I am learning about android dm-verity protection and I try to understand how does the android dm-verity uses the hash tree for validation of "single block".
Instead, dm-verity verifies blocks individually and only when each one is accessed. When read into memory, the block is hashed in parallel. The hash is then verified up the tree. And since reading the block is such an expensive operation, the latency introduced by this block-level verification is comparatively nominal.
After the block is read and hashed, it is verified up the tree. But how can I verify root hash, when I have not read all the blocks?? I can verify just that part of the tree I have read, and that means I do not have to go up to root hash.
I do not understand why we use a hash tree. StackOverflow thread says that main reason for using hash trees is when the hash is computed for every block and than for the whole file again, i don't get why it is used here.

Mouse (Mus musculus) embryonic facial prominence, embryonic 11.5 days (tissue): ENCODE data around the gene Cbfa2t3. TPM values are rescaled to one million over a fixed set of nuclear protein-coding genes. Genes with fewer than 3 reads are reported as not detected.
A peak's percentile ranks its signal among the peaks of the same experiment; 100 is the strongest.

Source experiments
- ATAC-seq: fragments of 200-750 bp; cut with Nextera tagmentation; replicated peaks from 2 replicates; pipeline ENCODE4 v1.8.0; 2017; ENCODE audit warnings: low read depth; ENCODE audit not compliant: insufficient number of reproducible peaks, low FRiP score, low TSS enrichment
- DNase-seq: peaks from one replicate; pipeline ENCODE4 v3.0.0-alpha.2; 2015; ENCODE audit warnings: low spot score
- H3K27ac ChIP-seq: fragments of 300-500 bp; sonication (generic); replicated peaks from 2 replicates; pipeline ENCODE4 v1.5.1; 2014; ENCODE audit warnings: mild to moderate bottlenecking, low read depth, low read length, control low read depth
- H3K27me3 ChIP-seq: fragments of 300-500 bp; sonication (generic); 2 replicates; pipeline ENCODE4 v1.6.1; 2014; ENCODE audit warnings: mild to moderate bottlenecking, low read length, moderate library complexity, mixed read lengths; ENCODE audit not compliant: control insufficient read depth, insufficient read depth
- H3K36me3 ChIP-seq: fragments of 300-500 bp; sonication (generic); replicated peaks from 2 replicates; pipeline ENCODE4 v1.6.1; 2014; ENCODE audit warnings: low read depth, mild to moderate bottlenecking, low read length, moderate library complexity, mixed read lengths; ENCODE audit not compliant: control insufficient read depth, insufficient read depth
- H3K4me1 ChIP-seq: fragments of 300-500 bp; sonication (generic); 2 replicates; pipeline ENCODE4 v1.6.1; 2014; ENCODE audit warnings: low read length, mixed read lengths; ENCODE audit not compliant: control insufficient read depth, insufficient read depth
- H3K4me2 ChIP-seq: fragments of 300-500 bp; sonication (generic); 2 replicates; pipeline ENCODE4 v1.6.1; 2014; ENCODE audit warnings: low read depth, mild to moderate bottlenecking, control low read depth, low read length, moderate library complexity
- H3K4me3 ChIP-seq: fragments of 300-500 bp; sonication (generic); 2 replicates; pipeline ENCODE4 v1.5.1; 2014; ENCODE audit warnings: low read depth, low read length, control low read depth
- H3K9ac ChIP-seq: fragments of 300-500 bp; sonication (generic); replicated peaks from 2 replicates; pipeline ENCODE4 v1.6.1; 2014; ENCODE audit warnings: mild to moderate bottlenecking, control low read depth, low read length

So how it is actually implemented?? My assumption is that when the block is loaded to memory android just checks the particular branch and rest of values are taken from the pre-computed hash tree. But than I don't see the reason for using the tree. I would just store block hash values and after reading the block and hashing compare just the hash.
Edit: Let's assume this implementation:
- split the whole block device to the blocks of 4K size.
- hash each particular block and concatenate hashes(create layer 0 of dm-verity)
- store the hashes (layer 0) at the end of block device Now, when I want to verify 4K block loaded to the memory, I find the block position and compare the hash of loaded block with the stored hash.
In the situation as this using a tree makes sense, because you only have Merkle root available, but in Android, we have the whole tree, so why just not use the layer 0 (implementation above) and throw away the rest.
And while writing, I think I came up with an answer. Android stores the whole hash tree at the end. But the tree is not signed, only the dm-verity table(metadata) that contains the root hash. So, In my implementation, I would have to sign the whole layer 0. And that is probably wasting resources, so it's better to use the tree.